Now as 8 is greater than 7 in the next iteration we will make ‘start = mid + 1’ that is 4+1 which is 5 which means that start has the index of element 8 and there will be no change in the value of ‘end’. Now as we have made start equal to mid+1 this means that now we will be searching in the sub-array 5 to 9 and we are sure that the element we are looking for is not present in the sub-array 0 to 4 because the value of the element is greater than 7, So in this way we have reduced our search space by half and now again calculating the value of ‘mid’ which would now be (5 + 9)/2 which is equal to 7, therefore, mid now has the index 7.

Now we again check the value at middle index which is not equal to 8 and by comparison 8 is smaller than 12, therefore in the next iteration the value of ‘start’ would remain the same and we will make ‘end’ equal to mid-1 that is 6, therefore we have again reduced our search space by half and now we will again calculate the value of mid which would be (5 +6)/2 that is 5.

Therefore, ‘mid’ now has the index 5 and now the value at the middle index is equal to 8 which is the element we were looking for, therefore we simply say that the element 8 is present at index 5 which is stored in the ‘mid’ variable. Therefore with three iterations, we were able to find the element 8 which in linear search would take 6 iterations from index 0 to 5.

Now one last case is if the element we are looking for is not present in the array that we will have the exit condition that ‘start’ is greater than ‘end’ which means that we will search until ‘start’ is less than or equal to ‘end’, taking an example to suppose instead of 8 we were looking for element 10 which is not present in the array then in the next iteration as 10 is greater than 8 so we will make the value of ‘start’ as mid+1 which is equal to 6 and there would be no change in the value of ‘end’ and again reducing the search space by half and calculating the value of ‘mid’ which is equal to (6 + 6)/2 that is 6 and now if we check the value at ‘mid’ it is equal to 9 which is not the value we are looking for and as 10 is greater than 9 we are required to make the value of ‘start’ as mid+1 which would be 7 and we already know that the element we are looking for will not be present at that index. Therefore we will look for the element while ‘start’ is less than or equal to ‘end’.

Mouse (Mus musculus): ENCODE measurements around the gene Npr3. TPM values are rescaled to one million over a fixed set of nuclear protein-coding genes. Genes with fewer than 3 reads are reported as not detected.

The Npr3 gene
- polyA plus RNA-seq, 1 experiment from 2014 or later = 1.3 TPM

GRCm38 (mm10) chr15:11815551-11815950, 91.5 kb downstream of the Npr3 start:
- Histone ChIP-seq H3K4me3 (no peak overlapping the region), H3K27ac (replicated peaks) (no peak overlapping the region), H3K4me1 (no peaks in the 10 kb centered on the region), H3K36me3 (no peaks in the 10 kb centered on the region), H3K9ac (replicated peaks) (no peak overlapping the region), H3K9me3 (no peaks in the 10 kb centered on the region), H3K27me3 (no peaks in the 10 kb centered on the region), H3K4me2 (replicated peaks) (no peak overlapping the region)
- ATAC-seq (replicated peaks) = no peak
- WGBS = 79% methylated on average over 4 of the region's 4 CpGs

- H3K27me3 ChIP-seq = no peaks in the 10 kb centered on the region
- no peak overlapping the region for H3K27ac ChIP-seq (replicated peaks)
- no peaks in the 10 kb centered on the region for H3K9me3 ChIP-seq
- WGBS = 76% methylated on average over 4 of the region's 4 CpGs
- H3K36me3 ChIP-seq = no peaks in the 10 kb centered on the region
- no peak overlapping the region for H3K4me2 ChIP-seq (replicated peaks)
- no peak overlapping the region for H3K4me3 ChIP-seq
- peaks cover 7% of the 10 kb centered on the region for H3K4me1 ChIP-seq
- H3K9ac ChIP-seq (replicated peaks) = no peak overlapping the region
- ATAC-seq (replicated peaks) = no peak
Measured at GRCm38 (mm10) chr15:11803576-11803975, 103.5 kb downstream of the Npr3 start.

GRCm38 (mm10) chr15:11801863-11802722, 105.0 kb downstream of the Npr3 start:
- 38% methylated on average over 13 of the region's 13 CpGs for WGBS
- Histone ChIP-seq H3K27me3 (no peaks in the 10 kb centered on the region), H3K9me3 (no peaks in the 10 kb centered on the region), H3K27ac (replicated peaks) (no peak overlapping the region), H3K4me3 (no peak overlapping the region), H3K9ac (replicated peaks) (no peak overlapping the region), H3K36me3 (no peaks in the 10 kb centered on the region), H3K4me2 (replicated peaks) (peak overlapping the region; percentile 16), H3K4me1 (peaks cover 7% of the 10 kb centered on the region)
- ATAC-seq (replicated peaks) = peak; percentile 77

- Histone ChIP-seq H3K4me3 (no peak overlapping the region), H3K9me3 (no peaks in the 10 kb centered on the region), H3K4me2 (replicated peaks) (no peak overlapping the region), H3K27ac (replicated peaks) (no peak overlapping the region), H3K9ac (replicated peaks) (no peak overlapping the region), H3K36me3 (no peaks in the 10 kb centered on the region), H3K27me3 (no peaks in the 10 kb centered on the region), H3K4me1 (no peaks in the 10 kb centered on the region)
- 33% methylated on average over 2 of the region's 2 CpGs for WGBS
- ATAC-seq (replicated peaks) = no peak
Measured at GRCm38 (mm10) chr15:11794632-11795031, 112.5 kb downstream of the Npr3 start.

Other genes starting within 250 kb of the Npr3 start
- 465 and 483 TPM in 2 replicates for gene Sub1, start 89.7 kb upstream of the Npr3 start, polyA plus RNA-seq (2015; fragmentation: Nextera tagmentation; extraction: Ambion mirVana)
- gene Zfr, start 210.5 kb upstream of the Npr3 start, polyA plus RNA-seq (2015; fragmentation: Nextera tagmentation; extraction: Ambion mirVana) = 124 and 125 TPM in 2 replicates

So now let’s quickly implement this using C++. We define our binary search function which takes as arguments an integer array ‘A’, integer ‘n’ which is the number of elements in the array, and an integer ‘e’ which is the element we are looking for and our function returns the index of the element if it is present in the array, otherwise, it returns -1.

So firstly we declare our three variables ‘start’, ‘end’, and ‘mid’. We initialize ‘start’ to 0 and ‘end’ with n-1, next we start our while loop with the condition that we will perform a binary search while ‘start’ is less than or equal to ‘end’, and then we store the value (start + end)/2 in the variable ‘mid’ which is the middle index and if the value at middle index is equal to the element we are looking for we simply return ‘mid’ which would be the index of that element, otherwise we check if the value of the element we are looking for is greater than the value of the element at ‘mid’ then we make ‘start’ equal to mid+1 else if the value of ‘e’ is less than the value of the element at ‘mid’ we make ‘end’ equal to mid-1 and we repeat these steps until we find the element we are looking for or the value of ‘start’ becomes greater than the value of ‘end’ which means that the element is not present in the array and in that case we return -1.